The priest takes some of the blood of the asham and puts some on the right ear of the metzora (don’t listen to gossip), the right thumb (plug our ears to gossip), and the right big toe (don’t walk to gossip). Then the priest shall take some of the oil (Ruach Ha Kodesh/ Holy Spirit) into his left palm, and with his finger shall sprinkle some of the oil seven times before the Lord. The remaining oil shall be put on top of the blood on the right ear, right thumb and the right big toe. The rest of the oil (Ruach Ha Kodesh/Holy Spirit) on the palm shall be put on the head (seat of the intellect, reason, a renewed mind) of the metzora, and the priest shall offer the Korban Chata’at and make atonement for the metzora. Then he slaughters the Korban Olah and offers it with the Korban Asham on the altar (giving thanks).
If the metzora is poor and his means are insufficient, then he is to take one male lamb for an asham as a wave offering, to make atonement, one-tenth of an ephah of fine flour mixed with oil for a Korban Minchah and a log of oil. Two turtledoves or two young pigeons (instead of two lambs) shall be the Korban Chata’at and Korban Olah. Then they go through the same procedure as if it was with the two lambs.
Lev 14.33-54 deals with zara’at on a house, and this is very revealing and prophetic also. The word “house” is another word for the Mishkan/Temple. It also alludes to the Kahal” (the people/congregation) and how “sin” affects these things. These verses are very eschatological concerning the coming of the Messiah and the Redemption. This law applies when they enter the land of Canaan, so let’s take a look at these verses.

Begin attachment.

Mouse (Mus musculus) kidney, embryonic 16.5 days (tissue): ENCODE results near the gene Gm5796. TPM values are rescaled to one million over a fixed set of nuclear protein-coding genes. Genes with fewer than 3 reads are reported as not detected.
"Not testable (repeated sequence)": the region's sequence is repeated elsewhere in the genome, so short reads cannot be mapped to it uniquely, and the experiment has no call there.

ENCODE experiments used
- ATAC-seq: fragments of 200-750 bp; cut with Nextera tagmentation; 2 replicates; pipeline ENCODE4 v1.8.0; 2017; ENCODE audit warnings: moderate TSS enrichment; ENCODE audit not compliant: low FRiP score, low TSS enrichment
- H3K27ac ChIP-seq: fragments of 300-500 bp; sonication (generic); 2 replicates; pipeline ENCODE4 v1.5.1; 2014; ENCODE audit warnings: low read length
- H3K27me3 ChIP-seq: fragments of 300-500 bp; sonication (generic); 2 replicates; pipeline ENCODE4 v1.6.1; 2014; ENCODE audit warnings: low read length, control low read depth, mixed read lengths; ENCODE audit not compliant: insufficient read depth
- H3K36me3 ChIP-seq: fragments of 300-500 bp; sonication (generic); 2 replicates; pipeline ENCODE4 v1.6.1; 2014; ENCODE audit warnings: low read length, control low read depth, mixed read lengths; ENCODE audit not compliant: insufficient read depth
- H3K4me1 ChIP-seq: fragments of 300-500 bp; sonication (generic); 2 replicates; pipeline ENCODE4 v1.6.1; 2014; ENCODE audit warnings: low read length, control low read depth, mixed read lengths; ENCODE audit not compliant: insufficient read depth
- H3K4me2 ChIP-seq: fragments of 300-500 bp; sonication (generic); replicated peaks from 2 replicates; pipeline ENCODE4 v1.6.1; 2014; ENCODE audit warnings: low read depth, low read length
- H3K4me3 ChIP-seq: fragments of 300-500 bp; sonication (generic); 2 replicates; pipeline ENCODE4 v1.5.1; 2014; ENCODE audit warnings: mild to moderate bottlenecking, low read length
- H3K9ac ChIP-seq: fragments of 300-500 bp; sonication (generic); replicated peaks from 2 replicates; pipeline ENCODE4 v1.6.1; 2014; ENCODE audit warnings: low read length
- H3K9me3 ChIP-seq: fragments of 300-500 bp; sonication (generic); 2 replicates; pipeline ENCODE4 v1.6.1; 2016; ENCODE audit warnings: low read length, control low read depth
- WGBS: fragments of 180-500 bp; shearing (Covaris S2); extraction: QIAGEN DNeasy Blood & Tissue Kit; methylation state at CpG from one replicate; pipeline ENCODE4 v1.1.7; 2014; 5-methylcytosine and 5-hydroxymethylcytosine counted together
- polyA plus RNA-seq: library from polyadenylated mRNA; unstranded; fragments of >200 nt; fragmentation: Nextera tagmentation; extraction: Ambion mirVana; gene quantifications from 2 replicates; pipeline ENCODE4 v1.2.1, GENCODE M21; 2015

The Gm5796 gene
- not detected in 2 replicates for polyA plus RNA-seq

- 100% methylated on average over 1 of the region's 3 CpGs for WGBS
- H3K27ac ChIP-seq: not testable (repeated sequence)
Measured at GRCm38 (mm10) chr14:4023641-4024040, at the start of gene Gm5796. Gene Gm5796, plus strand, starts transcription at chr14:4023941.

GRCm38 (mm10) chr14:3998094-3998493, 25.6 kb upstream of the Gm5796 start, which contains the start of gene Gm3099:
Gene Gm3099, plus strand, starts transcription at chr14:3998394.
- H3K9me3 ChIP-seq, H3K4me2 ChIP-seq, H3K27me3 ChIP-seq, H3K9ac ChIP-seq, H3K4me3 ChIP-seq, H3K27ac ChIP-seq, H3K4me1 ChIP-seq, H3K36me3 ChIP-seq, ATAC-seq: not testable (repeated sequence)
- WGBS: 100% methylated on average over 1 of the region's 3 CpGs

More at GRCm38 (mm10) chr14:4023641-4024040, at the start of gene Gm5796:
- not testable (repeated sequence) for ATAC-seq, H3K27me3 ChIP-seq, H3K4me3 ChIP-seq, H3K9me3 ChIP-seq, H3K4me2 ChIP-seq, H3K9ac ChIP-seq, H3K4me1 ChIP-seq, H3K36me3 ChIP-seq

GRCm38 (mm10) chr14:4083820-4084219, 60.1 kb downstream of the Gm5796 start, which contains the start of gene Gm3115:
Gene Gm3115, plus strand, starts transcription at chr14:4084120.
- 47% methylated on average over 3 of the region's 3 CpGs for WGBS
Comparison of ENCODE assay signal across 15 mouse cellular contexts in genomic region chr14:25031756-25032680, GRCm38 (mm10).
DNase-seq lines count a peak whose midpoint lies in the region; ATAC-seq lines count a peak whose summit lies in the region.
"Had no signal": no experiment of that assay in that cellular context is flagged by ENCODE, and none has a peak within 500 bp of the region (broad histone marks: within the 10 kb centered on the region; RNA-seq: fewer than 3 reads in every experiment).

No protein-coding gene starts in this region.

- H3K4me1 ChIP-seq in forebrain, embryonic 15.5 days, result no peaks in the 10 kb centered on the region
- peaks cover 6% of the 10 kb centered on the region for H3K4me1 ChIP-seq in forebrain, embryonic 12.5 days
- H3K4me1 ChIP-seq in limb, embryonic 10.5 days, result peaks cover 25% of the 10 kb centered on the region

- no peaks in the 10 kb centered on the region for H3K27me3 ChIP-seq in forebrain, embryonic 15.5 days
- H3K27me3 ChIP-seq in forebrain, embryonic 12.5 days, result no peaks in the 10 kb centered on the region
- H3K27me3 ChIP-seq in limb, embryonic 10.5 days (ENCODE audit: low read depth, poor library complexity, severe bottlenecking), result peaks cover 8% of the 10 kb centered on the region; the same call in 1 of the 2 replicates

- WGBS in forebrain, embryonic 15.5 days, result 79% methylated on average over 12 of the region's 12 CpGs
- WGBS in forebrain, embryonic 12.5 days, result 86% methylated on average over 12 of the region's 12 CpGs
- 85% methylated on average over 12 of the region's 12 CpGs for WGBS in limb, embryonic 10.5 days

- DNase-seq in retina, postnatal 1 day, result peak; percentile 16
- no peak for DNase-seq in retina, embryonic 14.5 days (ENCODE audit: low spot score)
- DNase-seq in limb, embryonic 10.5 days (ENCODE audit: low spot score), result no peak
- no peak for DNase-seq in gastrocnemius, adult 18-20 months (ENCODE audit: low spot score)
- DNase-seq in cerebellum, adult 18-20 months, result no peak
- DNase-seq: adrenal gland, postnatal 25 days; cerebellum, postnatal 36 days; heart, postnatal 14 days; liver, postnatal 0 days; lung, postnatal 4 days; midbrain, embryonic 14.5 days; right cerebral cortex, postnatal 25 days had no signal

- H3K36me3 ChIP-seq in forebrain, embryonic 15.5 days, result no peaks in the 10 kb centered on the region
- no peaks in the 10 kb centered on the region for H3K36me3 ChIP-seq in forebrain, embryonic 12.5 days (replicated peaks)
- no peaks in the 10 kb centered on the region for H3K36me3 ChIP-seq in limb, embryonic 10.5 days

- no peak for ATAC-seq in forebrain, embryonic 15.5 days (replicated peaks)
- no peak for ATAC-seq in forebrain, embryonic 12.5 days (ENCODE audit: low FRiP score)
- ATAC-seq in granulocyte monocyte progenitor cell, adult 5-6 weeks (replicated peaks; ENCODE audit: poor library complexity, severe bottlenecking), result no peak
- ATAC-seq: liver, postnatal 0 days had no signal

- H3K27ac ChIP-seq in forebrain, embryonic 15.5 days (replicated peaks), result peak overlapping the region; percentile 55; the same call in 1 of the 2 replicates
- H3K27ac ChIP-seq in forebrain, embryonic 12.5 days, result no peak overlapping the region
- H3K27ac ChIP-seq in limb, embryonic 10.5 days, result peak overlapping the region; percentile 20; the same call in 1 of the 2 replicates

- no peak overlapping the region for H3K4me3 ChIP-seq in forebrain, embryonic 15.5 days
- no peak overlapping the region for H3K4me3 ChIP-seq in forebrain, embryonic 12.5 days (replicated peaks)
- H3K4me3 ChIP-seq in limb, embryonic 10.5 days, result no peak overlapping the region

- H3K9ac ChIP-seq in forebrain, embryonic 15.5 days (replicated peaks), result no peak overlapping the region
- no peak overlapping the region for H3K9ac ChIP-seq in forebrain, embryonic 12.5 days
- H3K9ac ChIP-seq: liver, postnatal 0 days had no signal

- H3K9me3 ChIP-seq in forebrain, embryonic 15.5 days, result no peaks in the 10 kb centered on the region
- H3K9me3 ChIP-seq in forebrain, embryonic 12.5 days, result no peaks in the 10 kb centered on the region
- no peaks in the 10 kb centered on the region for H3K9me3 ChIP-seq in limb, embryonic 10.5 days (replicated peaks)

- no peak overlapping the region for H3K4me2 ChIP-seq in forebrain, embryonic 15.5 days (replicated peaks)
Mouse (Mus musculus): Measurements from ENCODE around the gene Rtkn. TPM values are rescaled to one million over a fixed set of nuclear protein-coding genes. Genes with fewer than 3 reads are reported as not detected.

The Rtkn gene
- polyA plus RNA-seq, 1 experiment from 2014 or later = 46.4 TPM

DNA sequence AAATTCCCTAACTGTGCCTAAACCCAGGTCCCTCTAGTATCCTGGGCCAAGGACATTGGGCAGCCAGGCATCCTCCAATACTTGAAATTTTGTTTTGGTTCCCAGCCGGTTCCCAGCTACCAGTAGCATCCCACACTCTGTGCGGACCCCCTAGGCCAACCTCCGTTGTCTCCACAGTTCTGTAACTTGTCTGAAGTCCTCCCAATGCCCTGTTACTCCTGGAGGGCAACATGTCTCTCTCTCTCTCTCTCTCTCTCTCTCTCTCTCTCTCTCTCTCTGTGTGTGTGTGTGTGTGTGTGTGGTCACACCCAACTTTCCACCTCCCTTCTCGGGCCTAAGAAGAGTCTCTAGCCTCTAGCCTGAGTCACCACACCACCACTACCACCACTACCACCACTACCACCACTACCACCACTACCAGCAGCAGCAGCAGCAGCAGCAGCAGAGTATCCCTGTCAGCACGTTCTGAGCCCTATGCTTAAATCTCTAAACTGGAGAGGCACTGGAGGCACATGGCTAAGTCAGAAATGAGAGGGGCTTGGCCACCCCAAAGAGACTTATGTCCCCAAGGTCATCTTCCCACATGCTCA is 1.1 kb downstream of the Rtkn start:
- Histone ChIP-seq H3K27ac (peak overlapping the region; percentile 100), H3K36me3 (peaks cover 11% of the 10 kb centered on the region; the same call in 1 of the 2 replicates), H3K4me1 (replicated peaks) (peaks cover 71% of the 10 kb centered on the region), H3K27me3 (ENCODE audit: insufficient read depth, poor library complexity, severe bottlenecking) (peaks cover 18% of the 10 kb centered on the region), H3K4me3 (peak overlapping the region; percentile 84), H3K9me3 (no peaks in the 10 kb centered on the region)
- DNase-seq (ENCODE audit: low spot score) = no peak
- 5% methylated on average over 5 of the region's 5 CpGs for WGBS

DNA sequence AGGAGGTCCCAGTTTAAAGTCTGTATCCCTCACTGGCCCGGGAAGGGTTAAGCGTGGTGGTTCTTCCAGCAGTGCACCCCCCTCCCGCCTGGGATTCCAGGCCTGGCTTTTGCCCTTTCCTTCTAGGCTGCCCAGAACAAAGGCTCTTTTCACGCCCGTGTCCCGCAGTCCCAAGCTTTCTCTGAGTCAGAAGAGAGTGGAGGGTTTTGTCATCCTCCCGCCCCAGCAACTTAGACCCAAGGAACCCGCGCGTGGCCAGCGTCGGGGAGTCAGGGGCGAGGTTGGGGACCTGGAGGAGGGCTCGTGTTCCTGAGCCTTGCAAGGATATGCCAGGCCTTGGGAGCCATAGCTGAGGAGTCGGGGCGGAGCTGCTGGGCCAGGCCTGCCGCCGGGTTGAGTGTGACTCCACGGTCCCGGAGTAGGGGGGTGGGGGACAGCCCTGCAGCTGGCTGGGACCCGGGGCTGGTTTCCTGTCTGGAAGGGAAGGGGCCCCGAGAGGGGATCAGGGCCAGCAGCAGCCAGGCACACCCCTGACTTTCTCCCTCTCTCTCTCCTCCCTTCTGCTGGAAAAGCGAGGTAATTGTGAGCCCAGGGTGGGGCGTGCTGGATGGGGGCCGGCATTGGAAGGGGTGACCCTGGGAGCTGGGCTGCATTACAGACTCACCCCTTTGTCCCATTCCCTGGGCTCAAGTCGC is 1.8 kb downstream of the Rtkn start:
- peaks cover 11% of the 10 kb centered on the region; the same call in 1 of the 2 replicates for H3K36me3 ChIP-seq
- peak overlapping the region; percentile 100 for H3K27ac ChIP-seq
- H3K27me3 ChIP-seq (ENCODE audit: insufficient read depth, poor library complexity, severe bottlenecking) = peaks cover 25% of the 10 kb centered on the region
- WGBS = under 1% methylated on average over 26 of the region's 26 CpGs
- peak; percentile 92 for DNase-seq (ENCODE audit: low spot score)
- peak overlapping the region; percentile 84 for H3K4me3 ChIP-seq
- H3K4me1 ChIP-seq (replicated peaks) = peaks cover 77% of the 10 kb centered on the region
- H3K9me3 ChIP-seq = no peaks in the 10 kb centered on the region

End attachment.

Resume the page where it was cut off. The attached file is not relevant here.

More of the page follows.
These laws apply when one is living in the land, there is a Mishkan/Temple, and a functioning priesthood and holy things (with a kedusha). You will notice in verse 34 that it says that the Lord will put a mark of zara’at on the house. It is God who will expose the shady workings of a “house.” Then the owner must tell the priests about the mark of zara’at. Then the priest orders that the house is emptied so that everything in the house not become unclean. This clearly shows that we are not talking about a communicable disease.
The priest will look at the mark and if it has a greenish (life of sin and vigor) or reddish (Hebrew “adam dam”-the presence of sin) the priest quarantines the house for seven days. After seven days, if it has spread, then the house is torn down, and the stones removed and thrown away. Eschatologically, this relates to the First Temple period. Sin was alive (greenish) and reddish (“adam dam”) and spreading, so the Lord had the Babylonians tear down the “house.” Then the house can be rebuilt with other stones.
But if the house breaks out again after it has been torn down, then the priest makes another inspection. This is what happened in the days after the return from Babylon to 70 AD. Zara’at broke out again and the Temple became a “den of thieves.” The priest (Yeshua) made an inspection of his Father’s house in Matt 21.12-13, and declared it unclean. Then the owner of the house (God) comes and tears down the house and throws the stones away (Matt 24.2). Stones will also allude to the people (1 Pet 2.4-5). These stones will be taken to an unclean place, and the people were taken and driven into the nations of the world for two thousand years so far. God vented his anger on the house. If the house has not had its mark spread, and the mark has not reappeared, then Lev 14.48-57 tells us about the ceremony to cleanse the house. This alludes to the house of Israel being cleansed once again (Zech 12.10, 13.1). These verses clearly allude to what happened with the destruction of the First and Second Temple (house). Now, why did the Lord give such elaborate ceremonies concerning zara’at? In Part 16, we will pick up here and look into that very question.